continued to support the cause of Irish freedom with membership in the Irish Land

League23. While Charles no doubt witnessed the passions of his father and neighbors for

Irelands freedom, his own education was distinctively American.

Charles attended the parish school of Holy Family on Morgan Street and was one of

the first students to enroll in the new St. Ignatius College which opened on Sept. 5, 187024.

But it wasnt long after the Great Chicago Fire that Charles Comiskey discovered baseball.

He began spending as much time as he could on the Garden City grounds, which was then

just prairie, on the West Side of Chicago25. In a series of profiles by the Chicago Daily News

in 1916, that were subsequently reprinted in The Sporting News, Charles said, I just grew up

in baseball. The sandlots of Chicago were my school. It was there that I learned the

rudiments of the game and it was there the fascination of the sport gripped me for life.26

21
John Jentz and Richard Schneirov, Chicago in the Age of Capitalism: Class, Politics, and
Democracy during the Civil War and Reconstruction, (Urbana: University of Illinois Press, 2012),
73.
22
Chicago Daily Tribune, The Land-Leaguers, Chicago Daily Tribune (9 February 1881).
23
Chicago Daily Tribune, The Land-Leaguers, Chicago Daily Tribune (28 March, 1881).
24
Ellen Skerrett, Born in Chicago: A History of Chicagos Jesuit University (Loyola Press, 2008: 30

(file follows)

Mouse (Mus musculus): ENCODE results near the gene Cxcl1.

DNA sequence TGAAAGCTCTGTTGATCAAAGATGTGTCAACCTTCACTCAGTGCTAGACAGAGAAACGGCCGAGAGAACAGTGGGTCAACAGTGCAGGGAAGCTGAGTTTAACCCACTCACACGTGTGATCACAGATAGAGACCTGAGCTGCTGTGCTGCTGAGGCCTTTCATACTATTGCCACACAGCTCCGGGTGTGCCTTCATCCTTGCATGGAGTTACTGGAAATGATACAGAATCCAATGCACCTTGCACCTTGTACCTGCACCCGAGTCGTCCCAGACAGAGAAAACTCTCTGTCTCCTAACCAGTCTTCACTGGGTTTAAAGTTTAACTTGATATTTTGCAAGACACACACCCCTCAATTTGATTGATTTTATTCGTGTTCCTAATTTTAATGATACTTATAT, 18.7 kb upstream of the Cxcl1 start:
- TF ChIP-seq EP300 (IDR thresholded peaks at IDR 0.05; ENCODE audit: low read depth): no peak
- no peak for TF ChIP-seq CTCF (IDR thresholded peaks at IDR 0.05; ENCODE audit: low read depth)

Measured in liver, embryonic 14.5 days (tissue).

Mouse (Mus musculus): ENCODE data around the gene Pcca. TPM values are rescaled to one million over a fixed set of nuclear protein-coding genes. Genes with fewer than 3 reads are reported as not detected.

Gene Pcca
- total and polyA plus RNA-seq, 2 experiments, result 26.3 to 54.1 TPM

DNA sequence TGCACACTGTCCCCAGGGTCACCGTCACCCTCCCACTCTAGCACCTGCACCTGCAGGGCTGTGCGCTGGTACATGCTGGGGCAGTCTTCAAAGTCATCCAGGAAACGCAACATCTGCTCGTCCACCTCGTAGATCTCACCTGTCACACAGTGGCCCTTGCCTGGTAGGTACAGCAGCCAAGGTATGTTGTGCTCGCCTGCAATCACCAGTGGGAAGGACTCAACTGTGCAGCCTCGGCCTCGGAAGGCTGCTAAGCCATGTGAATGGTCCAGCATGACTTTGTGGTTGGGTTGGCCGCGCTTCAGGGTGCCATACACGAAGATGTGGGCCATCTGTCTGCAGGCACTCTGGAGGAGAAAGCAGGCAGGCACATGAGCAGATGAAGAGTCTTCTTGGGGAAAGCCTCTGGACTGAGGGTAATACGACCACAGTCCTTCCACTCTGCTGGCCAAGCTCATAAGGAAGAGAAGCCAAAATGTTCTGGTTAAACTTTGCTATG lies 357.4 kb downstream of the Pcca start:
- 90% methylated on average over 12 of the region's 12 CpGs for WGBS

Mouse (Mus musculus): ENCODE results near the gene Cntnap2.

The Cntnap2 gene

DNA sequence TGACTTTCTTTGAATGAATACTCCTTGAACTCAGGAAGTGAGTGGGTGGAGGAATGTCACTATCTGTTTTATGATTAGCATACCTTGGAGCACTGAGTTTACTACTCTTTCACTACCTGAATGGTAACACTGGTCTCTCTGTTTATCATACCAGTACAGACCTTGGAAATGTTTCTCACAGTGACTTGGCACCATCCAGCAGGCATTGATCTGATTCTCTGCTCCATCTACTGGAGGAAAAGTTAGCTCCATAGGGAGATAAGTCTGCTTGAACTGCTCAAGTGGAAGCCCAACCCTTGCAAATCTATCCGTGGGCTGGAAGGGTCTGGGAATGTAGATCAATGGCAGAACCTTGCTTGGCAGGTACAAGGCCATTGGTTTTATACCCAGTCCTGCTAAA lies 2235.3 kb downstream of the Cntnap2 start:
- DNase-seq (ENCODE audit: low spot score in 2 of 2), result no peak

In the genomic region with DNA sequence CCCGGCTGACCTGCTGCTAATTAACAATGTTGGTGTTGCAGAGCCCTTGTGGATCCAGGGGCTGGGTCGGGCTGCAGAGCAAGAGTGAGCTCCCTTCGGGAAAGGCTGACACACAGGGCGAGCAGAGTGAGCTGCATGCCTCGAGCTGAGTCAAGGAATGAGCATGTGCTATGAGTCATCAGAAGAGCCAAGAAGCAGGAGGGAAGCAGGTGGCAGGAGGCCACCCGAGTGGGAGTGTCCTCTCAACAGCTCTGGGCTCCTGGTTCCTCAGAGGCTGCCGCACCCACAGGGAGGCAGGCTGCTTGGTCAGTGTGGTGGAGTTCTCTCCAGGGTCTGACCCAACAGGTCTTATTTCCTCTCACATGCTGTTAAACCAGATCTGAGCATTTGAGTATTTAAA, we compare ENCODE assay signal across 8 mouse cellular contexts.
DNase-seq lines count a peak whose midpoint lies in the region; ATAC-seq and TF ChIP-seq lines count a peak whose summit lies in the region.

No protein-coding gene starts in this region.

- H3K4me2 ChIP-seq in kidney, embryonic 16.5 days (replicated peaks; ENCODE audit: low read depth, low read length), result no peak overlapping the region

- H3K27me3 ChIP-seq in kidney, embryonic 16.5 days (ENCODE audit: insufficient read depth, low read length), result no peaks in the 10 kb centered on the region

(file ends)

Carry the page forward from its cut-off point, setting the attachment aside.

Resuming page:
25
George S. Robbins, First Story of Life Told By Comiskey, Chicago Daily News, 15 April
1916.
26
George S. Robbins, First Story of Life Told By Comiskey, Chicago Daily News, 15 April
1916. See also, Comiskeys Own Story of A Lifetime Spent in Baseball, The Sporting News,
December 28, 1916.

8
Even as early as age 13, Charles had a stubborn streak his passion was baseball and

it was all he thought about. Expecting his son to focus on his studies and finding a trade,

Charles love of baseball caused great strife between father and son. Charles recalls,

My father frowned on baseball as a sport for town boys and loafers. The game
hadnt appealed to him as a worth profession for any of his sons My father didnt
figure on [baseball] becoming the nations greatest pastime, involving the
expenditure of millions of dollars and appealing to millions of people as their